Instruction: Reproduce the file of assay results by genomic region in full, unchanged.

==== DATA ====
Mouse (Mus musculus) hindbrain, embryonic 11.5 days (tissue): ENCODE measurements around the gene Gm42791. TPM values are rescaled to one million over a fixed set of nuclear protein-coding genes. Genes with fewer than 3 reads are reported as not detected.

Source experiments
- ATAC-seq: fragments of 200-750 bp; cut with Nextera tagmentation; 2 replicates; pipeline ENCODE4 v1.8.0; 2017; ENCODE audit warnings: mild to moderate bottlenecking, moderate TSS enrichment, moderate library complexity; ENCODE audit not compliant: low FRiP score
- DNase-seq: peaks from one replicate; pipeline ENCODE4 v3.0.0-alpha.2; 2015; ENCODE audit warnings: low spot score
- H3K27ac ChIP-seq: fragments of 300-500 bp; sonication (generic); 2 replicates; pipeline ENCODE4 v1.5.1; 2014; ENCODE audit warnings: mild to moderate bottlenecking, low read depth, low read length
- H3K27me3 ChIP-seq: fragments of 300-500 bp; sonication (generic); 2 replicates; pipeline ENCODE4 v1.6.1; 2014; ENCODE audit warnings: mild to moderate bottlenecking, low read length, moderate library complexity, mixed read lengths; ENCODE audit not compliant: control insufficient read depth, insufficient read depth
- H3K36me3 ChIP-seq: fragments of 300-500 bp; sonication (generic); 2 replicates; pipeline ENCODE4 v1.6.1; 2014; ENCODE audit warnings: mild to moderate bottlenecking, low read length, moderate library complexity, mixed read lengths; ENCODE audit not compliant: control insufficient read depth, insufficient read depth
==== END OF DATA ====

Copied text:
Mouse (Mus musculus) hindbrain, embryonic 11.5 days (tissue): ENCODE measurements around the gene Gm42791. TPM values are rescaled to one million over a fixed set of nuclear protein-coding genes. Genes with fewer than 3 reads are reported as not detected.

Source experiments
- ATAC-seq: fragments of 200-750 bp; cut with Nextera tagmentation; 2 replicates; pipeline ENCODE4 v1.8.0; 2017; ENCODE audit warnings: mild to moderate bottlenecking, moderate TSS enrichment, moderate library complexity; ENCODE audit not compliant: low FRiP score
- DNase-seq: peaks from one replicate; pipeline ENCODE4 v3.0.0-alpha.2; 2015; ENCODE audit warnings: low spot score
- H3K27ac ChIP-seq: fragments of 300-500 bp; sonication (generic); 2 replicates; pipeline ENCODE4 v1.5.1; 2014; ENCODE audit warnings: mild to moderate bottlenecking, low read depth, low read length
- H3K27me3 ChIP-seq: fragments of 300-500 bp; sonication (generic); 2 replicates; pipeline ENCODE4 v1.6.1; 2014; ENCODE audit warnings: mild to moderate bottlenecking, low read length, moderate library complexity, mixed read lengths; ENCODE audit not compliant: control insufficient read depth, insufficient read depth
- H3K36me3 ChIP-seq: fragments of 300-500 bp; sonication (generic); 2 replicates; pipeline ENCODE4 v1.6.1; 2014; ENCODE audit warnings: mild to moderate bottlenecking, low read length, moderate library complexity, mixed read lengths; ENCODE audit not compliant: control insufficient read depth, insufficient read depth